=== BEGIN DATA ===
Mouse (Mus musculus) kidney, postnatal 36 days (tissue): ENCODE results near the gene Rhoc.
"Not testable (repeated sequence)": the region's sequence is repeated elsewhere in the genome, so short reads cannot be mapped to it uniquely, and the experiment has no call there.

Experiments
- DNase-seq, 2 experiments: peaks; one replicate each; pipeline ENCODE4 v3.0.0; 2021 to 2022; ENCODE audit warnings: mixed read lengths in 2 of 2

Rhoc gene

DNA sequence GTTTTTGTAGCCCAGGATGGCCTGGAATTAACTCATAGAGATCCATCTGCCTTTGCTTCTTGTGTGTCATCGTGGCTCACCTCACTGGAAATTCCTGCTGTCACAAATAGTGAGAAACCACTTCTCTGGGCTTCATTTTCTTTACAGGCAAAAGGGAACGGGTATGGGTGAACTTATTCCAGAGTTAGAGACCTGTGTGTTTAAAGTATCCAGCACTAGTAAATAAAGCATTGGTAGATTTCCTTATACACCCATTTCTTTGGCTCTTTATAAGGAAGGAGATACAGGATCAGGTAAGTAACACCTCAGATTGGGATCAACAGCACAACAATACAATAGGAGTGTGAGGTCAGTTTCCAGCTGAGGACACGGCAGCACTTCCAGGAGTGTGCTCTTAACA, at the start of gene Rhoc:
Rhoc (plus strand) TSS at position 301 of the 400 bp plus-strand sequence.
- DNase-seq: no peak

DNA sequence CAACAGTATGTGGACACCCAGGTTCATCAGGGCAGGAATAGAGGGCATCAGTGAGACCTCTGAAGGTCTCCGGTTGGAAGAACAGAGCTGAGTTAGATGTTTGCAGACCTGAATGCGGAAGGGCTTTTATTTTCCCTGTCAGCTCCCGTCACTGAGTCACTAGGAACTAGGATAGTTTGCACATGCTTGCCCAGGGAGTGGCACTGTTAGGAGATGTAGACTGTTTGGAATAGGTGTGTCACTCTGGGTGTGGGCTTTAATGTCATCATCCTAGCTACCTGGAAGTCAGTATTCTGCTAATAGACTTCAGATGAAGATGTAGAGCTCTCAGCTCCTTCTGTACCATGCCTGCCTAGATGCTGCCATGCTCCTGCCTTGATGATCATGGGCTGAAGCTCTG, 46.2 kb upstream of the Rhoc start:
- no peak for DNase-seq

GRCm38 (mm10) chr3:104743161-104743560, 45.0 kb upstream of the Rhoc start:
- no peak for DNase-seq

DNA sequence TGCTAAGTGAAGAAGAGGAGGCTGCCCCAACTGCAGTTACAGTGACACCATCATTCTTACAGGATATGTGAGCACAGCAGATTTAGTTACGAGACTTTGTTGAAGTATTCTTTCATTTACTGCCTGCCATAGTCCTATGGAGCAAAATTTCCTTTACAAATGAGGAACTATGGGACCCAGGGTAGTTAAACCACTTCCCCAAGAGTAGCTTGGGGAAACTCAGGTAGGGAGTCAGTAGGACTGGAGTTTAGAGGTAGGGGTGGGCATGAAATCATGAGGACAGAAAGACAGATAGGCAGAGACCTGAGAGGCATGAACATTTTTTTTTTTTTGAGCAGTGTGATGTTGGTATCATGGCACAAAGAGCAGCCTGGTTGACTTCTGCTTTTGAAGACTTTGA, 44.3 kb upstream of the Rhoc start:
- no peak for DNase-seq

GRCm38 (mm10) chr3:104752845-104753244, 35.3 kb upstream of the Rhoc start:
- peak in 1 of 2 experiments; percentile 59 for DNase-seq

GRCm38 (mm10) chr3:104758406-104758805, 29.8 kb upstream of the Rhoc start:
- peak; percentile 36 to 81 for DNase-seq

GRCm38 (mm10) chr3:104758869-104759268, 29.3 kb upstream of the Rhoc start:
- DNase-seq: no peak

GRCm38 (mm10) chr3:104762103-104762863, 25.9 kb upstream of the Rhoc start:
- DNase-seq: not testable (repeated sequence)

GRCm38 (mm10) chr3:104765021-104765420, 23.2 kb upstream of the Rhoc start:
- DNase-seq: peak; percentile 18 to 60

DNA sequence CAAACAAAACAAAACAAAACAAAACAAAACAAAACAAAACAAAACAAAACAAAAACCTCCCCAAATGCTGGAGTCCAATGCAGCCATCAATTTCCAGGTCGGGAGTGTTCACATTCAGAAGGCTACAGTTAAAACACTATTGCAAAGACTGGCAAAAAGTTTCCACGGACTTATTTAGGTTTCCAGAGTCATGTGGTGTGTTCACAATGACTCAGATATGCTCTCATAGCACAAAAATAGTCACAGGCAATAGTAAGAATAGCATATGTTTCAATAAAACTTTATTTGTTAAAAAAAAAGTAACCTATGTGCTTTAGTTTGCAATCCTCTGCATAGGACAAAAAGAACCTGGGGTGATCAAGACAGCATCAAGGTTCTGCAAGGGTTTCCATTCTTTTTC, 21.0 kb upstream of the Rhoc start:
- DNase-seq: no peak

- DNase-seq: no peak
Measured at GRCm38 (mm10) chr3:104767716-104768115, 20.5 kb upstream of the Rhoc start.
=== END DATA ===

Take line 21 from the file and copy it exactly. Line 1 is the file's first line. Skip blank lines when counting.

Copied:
GRCm38 (mm10) chr3:104762103-104762863, 25.9 kb upstream of the Rhoc start: